Learning in foreign cultures : self-reports learning effectiveness across different instructional techniques
Date of Issue2013
College of Business (Nanyang Business School)
Substantial numbers of Chinese mainland students are enrolled in overseas Western-based business courses but are dislocated from their home cultures. Business education curriculum and course designers need to understand how these students are best trained in western style education programs. Four-hundred students in Singaporean business training programs provided differential ratings of perceived learning effectiveness, plus dislocation measures of familiarity, comfort and ease of knowledge transfer for each of ten commonly used instructional strategies previously investigated by Rodrigues, four of which he termed “active” and six “passive”. In terms of perceived learning effectiveness alone, Mainland Chinese students reported clear differences. In order of decreasing effectiveness, they reported lectures by instructors, case-studies, group projects, videos, guest speakers, classroom presentations,individual research projects, classroom discussions, computerized learning and lastly, reading textbooks. The study presents strategies and practices for facilitating effective learning for mainland Chinese students in western based education – choice of instructional techniques and mixtures, attention to students’ cultural dislocation, comfort,familiarity, and ease of knowledge transfer.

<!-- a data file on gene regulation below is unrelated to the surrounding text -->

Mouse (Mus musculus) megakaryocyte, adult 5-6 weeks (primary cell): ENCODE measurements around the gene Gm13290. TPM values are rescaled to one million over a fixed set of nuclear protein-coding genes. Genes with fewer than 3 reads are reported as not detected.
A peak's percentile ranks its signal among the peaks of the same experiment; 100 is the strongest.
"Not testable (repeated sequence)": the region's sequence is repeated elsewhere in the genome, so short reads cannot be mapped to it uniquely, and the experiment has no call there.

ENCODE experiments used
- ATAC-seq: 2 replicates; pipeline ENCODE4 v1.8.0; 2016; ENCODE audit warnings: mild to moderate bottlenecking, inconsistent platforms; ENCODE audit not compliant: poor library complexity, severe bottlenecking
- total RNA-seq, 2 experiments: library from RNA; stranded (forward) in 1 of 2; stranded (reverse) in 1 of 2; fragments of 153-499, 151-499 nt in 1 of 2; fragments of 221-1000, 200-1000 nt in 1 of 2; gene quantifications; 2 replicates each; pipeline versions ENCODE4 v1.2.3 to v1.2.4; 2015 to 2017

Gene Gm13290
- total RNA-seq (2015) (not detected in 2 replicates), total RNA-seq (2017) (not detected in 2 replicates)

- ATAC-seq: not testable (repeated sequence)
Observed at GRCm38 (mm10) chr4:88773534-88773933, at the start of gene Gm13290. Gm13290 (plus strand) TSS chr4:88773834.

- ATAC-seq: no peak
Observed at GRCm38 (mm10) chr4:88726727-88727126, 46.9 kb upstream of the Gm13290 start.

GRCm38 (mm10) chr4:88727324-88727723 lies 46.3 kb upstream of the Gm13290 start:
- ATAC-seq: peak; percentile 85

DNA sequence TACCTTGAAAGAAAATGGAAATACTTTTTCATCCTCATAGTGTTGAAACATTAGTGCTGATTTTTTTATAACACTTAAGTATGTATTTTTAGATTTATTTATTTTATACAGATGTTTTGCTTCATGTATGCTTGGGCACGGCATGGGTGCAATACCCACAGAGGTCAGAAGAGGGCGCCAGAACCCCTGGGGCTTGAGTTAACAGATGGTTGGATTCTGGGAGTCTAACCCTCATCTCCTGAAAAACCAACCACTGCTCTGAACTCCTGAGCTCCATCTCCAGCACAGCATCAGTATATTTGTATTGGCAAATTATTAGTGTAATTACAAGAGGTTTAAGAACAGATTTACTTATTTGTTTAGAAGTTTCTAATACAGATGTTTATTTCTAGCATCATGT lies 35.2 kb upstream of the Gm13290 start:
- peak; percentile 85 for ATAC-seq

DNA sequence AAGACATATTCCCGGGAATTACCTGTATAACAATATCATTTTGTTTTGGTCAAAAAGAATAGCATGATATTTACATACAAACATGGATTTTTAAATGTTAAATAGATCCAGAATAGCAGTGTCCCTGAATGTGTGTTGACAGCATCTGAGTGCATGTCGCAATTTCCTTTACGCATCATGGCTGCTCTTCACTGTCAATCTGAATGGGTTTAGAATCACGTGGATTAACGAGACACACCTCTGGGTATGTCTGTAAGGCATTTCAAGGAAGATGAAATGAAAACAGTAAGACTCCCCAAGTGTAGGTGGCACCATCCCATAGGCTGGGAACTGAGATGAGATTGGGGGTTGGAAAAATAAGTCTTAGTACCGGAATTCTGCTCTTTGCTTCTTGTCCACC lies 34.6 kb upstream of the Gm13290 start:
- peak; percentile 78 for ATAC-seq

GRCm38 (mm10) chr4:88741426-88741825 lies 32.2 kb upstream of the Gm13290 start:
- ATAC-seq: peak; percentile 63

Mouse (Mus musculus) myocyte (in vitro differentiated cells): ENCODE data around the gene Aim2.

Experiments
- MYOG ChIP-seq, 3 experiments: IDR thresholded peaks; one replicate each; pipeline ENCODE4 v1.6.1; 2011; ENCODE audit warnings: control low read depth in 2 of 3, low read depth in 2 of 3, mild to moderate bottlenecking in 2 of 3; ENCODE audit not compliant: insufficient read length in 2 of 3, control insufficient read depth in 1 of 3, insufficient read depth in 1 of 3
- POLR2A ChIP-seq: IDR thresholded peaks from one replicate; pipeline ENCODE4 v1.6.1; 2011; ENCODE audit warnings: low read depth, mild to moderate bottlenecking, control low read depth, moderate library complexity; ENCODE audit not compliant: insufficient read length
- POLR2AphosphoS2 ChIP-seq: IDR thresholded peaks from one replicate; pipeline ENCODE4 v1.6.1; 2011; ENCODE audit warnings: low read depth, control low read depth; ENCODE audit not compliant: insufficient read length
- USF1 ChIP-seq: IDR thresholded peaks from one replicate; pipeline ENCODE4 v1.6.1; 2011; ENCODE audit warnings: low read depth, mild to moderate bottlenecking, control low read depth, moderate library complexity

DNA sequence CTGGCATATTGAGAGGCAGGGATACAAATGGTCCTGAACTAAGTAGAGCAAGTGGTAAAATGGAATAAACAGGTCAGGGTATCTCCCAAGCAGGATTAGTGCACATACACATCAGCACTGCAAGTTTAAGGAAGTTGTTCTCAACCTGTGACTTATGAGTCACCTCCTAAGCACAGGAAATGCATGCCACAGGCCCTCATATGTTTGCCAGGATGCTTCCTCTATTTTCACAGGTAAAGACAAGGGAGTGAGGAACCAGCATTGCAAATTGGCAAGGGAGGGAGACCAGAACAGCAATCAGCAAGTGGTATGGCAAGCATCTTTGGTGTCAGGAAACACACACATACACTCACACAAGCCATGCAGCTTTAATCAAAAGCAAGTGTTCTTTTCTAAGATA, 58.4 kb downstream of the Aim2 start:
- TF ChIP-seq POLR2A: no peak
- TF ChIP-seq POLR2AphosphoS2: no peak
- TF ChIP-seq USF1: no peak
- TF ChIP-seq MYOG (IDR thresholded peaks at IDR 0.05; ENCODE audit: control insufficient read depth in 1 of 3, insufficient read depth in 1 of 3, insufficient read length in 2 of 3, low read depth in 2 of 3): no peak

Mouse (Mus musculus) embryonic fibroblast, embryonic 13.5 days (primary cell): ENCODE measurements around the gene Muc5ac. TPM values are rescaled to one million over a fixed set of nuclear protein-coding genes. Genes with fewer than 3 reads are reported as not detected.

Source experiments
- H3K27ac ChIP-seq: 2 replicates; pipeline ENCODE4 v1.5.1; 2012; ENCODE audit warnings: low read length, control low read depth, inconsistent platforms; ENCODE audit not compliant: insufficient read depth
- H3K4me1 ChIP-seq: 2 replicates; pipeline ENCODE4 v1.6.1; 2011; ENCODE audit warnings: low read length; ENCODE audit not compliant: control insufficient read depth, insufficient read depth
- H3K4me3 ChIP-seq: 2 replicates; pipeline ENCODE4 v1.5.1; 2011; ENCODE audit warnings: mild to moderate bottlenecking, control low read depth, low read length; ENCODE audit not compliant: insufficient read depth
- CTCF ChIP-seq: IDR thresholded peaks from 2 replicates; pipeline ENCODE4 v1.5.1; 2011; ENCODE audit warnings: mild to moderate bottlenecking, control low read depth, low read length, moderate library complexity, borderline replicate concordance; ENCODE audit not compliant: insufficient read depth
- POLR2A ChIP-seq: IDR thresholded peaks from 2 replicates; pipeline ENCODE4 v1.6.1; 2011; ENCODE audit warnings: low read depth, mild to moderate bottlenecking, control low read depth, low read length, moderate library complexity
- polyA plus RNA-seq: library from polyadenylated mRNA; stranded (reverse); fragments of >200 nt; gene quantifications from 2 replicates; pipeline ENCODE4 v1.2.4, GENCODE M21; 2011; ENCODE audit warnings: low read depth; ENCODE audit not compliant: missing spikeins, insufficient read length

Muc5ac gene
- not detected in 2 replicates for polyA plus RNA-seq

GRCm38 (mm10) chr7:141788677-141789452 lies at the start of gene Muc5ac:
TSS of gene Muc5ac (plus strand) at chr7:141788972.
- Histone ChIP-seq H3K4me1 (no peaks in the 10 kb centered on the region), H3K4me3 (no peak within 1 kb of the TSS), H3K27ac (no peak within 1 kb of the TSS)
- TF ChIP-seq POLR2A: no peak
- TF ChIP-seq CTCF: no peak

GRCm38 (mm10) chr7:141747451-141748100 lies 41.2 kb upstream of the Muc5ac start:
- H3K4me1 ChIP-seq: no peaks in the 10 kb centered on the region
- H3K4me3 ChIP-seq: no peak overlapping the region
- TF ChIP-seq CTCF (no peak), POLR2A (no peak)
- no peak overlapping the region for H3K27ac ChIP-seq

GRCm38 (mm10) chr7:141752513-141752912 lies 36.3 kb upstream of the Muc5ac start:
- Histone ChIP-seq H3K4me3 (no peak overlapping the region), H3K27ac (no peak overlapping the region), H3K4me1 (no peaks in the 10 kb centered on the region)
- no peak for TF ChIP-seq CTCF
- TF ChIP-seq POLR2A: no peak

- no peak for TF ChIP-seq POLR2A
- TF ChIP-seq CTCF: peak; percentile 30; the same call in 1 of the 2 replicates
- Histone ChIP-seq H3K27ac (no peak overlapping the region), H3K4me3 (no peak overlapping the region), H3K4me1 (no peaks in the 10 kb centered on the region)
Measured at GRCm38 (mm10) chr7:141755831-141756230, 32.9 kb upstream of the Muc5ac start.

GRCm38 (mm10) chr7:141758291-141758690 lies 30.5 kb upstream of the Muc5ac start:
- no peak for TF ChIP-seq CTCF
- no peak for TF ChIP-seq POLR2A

World journal of education
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